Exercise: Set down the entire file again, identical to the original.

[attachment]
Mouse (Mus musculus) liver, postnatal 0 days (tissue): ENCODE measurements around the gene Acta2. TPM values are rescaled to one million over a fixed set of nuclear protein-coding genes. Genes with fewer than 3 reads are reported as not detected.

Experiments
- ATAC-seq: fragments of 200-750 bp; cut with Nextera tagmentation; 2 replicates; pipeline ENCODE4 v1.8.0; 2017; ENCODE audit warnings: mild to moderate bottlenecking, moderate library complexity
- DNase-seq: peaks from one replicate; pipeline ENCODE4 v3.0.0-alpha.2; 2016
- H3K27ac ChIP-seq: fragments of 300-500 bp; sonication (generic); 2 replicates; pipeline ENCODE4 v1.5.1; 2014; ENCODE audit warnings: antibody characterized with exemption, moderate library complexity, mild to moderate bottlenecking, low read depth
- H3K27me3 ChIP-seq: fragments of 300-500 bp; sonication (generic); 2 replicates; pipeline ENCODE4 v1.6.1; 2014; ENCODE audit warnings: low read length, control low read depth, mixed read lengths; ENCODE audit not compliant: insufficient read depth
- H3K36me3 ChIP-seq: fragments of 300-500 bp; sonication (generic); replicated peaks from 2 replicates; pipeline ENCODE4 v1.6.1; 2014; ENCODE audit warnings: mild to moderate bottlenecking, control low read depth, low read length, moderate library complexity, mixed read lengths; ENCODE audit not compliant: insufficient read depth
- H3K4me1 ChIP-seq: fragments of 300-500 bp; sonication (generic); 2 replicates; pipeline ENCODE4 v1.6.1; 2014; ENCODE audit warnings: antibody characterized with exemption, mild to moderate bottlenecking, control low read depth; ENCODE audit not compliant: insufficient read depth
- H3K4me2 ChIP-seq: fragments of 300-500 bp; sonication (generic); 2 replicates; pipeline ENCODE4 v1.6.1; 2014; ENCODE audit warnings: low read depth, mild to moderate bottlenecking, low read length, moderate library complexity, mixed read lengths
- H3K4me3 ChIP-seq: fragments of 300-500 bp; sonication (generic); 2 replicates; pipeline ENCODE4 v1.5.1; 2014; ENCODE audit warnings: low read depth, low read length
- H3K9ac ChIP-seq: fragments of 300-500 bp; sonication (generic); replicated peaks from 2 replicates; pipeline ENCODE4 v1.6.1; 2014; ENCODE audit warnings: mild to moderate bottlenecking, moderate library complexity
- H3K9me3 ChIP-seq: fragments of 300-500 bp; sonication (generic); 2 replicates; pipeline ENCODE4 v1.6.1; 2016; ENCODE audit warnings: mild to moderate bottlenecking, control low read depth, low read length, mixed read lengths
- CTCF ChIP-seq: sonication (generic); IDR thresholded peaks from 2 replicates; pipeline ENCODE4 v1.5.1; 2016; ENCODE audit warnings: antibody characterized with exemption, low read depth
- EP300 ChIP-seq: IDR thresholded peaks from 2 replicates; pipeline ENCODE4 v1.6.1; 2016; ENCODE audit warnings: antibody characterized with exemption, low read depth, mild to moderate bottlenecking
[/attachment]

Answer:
Mouse (Mus musculus) liver, postnatal 0 days (tissue): ENCODE measurements around the gene Acta2. TPM values are rescaled to one million over a fixed set of nuclear protein-coding genes. Genes with fewer than 3 reads are reported as not detected.

Experiments
- ATAC-seq: fragments of 200-750 bp; cut with Nextera tagmentation; 2 replicates; pipeline ENCODE4 v1.8.0; 2017; ENCODE audit warnings: mild to moderate bottlenecking, moderate library complexity
- DNase-seq: peaks from one replicate; pipeline ENCODE4 v3.0.0-alpha.2; 2016
- H3K27ac ChIP-seq: fragments of 300-500 bp; sonication (generic); 2 replicates; pipeline ENCODE4 v1.5.1; 2014; ENCODE audit warnings: antibody characterized with exemption, moderate library complexity, mild to moderate bottlenecking, low read depth
- H3K27me3 ChIP-seq: fragments of 300-500 bp; sonication (generic); 2 replicates; pipeline ENCODE4 v1.6.1; 2014; ENCODE audit warnings: low read length, control low read depth, mixed read lengths; ENCODE audit not compliant: insufficient read depth
- H3K36me3 ChIP-seq: fragments of 300-500 bp; sonication (generic); replicated peaks from 2 replicates; pipeline ENCODE4 v1.6.1; 2014; ENCODE audit warnings: mild to moderate bottlenecking, control low read depth, low read length, moderate library complexity, mixed read lengths; ENCODE audit not compliant: insufficient read depth
- H3K4me1 ChIP-seq: fragments of 300-500 bp; sonication (generic); 2 replicates; pipeline ENCODE4 v1.6.1; 2014; ENCODE audit warnings: antibody characterized with exemption, mild to moderate bottlenecking, control low read depth; ENCODE audit not compliant: insufficient read depth
- H3K4me2 ChIP-seq: fragments of 300-500 bp; sonication (generic); 2 replicates; pipeline ENCODE4 v1.6.1; 2014; ENCODE audit warnings: low read depth, mild to moderate bottlenecking, low read length, moderate library complexity, mixed read lengths
- H3K4me3 ChIP-seq: fragments of 300-500 bp; sonication (generic); 2 replicates; pipeline ENCODE4 v1.5.1; 2014; ENCODE audit warnings: low read depth, low read length
- H3K9ac ChIP-seq: fragments of 300-500 bp; sonication (generic); replicated peaks from 2 replicates; pipeline ENCODE4 v1.6.1; 2014; ENCODE audit warnings: mild to moderate bottlenecking, moderate library complexity
- H3K9me3 ChIP-seq: fragments of 300-500 bp; sonication (generic); 2 replicates; pipeline ENCODE4 v1.6.1; 2016; ENCODE audit warnings: mild to moderate bottlenecking, control low read depth, low read length, mixed read lengths
- CTCF ChIP-seq: sonication (generic); IDR thresholded peaks from 2 replicates; pipeline ENCODE4 v1.5.1; 2016; ENCODE audit warnings: antibody characterized with exemption, low read depth
- EP300 ChIP-seq: IDR thresholded peaks from 2 replicates; pipeline ENCODE4 v1.6.1; 2016; ENCODE audit warnings: antibody characterized with exemption, low read depth, mild to moderate bottlenecking